​Hawks’ probe into Prasa on a slow track

Tall order: The purchase of unsuitable locomotives is among the many issues troubling the rail agency. The Hawks have seemingly ignored the huge demands of the investigation. (Alet Pretorius, Gallo Images/Beeld)

Tall order: The purchase of unsuitable locomotives is among the many issues troubling the rail agency. The Hawks have seemingly ignored the huge demands of the investigation. (Alet Pretorius, Gallo Images/Beeld)

NEWS ANALYSIS
Although the Hawks have doggedly hounded Finance Minister Pravin Gordhan, they’ve only dedicated a lone investigator to handle a complex multibillion-rand fraud and corruption scandal unearthed at the Passenger Rail Agency of South Africa (Prasa).

In stark contrast to the Hawks’ inadequate investigation, a formidable civil investigation team has been set up by Prasa’s lawyers, Werksmans Attorneys, and the treasury. The Prasa team consists of about three dozen lawyers and advocates, 11 information technology experts, nearly 30 forensic auditors and specialised investigators, plus several engineers.

Yet the Hawks are able to commit generous resources to dog Finance Minister Pravin Gordhan in the highly politicised battle raging at the South African Revenue Service (Sars) about a unit accused of conducting rogue investigations.

Curiously, explosive allegations of fraud and corruption made against Sars’s second-in-command, Jonas Makwakwa, seemingly slipped by the Hawks.

Prasa’s civil investigation has so far scrutinised 1.2-billion documents relating to 142 dodgy tenders with a contract value of about R24-billion.

Civil litigation to nullify two multibillion-rand contracts and recoup money spent, including on the acquisition of locomotives that were too tall for the local rail network, has been initiated.

On top of this, the treasury is investigating another 240 matters at Prasa and has appointed about 20 law firms, including forensic attorneys, to assist its chief procurement office in its investigation. Yet even the law firms are struggling to make progress. This is largely because some Prasa officials refuse to co-operate.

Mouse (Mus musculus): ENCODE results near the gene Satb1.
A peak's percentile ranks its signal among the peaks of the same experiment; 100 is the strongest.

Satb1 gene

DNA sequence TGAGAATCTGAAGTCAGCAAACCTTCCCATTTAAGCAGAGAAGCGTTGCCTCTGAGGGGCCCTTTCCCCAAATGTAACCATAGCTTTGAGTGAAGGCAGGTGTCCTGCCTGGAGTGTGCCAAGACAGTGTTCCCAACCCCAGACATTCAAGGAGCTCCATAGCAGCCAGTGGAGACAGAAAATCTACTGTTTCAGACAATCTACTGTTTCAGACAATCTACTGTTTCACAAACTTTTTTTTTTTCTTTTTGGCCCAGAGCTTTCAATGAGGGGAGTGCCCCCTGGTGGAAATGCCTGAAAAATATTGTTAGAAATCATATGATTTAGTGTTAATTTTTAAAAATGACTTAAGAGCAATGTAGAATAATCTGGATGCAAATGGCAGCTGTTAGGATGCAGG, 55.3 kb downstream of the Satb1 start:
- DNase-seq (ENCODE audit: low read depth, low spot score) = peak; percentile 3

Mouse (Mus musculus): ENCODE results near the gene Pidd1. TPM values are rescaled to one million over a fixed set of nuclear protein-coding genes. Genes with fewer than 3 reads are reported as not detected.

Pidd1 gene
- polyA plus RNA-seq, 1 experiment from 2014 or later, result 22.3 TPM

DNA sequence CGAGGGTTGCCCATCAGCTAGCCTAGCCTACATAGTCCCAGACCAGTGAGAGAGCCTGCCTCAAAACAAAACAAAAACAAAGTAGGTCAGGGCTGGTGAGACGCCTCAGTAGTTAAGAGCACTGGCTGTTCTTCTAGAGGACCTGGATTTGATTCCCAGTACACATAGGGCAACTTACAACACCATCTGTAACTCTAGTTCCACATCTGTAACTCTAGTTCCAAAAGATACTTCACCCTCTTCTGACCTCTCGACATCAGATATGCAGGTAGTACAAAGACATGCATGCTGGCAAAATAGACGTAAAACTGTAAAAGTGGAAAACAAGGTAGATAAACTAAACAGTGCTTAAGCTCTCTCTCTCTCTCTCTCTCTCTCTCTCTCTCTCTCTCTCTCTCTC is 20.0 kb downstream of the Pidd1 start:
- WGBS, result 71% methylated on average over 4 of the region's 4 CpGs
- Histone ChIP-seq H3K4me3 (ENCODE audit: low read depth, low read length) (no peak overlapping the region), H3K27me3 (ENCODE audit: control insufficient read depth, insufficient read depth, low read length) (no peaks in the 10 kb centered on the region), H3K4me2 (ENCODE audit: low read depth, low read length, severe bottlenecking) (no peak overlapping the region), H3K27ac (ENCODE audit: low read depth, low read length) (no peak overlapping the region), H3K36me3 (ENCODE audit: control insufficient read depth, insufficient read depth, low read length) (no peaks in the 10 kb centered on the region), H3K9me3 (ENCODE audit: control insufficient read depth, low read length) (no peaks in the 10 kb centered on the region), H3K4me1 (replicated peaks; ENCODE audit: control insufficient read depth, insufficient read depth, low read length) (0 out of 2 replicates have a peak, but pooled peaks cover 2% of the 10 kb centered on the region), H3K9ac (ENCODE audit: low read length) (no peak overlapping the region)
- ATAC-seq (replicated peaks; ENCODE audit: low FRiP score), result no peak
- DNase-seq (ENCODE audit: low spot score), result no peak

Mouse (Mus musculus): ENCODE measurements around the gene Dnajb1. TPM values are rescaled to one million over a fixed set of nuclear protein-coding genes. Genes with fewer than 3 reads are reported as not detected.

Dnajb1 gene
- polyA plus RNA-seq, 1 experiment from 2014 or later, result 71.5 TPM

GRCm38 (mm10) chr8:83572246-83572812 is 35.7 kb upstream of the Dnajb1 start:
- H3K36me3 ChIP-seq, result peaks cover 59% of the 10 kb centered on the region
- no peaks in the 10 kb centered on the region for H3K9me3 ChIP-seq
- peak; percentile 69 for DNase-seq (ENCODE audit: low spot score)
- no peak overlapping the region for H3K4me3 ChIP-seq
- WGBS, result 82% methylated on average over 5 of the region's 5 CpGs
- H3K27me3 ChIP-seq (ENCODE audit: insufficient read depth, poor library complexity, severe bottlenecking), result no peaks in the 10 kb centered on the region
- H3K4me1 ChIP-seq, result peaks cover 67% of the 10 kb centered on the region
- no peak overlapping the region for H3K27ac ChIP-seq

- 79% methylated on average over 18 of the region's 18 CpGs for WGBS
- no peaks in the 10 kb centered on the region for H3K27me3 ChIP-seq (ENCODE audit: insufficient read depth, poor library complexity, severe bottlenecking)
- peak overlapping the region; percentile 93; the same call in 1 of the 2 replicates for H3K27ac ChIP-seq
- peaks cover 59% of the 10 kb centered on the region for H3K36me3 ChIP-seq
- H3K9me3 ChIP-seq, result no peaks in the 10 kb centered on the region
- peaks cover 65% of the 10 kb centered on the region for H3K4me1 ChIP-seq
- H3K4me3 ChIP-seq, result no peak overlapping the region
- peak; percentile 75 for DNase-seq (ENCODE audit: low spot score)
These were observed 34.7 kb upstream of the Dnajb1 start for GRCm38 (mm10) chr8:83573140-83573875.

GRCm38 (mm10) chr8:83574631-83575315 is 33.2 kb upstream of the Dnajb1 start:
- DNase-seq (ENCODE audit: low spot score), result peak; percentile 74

Although the civil investigation might be successful, it’s highly unlikely that any tenderpreneur or fraudster will have their day in court if the evidence unearthed is not converted into solid criminal cases.

The Hawks’s investigating officer has been tasked with what has been described as an impossible undertaking: to review all the relevant material unearthed by Werksmans and the treasury, to gather witness statements and to liaise with foreign governments and policing agencies — all this in the face of extreme political pressure.

The investigator, a career policeman with the rank of colonel and a background in cybercrime, who is described by his peers as “diligent and committed”, has been “doing his utmost to further the [Prasa criminal] case”. His name is known to the Mail & Guardian but has been withheld for his own safety.

In addition, the Prasa case load is just one of several investigations assigned to the Hawks investigator — “almost as if by design”, says a former police officer and Unisa lecturer in policing, Rudolph Zinn.

“It sounds as if someone is just keeping this dossier open and letting time pass by. It will take years to work through all the data.”

The extensive Prasa criminal investigation followed findings by the auditor general and the public protector. The latter recommended an investigation by the treasury and Prasa into all contracts awarded since 2012 exceeding R10-million.

Zinn says a successful criminal investigation by a single investigator into the Prasa criminal case is “actually impossible. A team working on a case like this also needs to be guided by an experienced prosecutor to finalise it as quickly and efficiently as possible. More so because the Prasa investigation is high-profile and politically very sensitive,” he says.

National Prosecuting Authority spokesperson Luvuyo Mfaku said the relevant prosecutors received only one docket about the matter from the Hawks about a year ago. But it was sent back to the Hawks “with requests for further investigation”.

Zinn says the onus is on the Hawks to conduct a “fair investigation”, and one that drags on for an unreasonable amount of time “might never reach the courts”.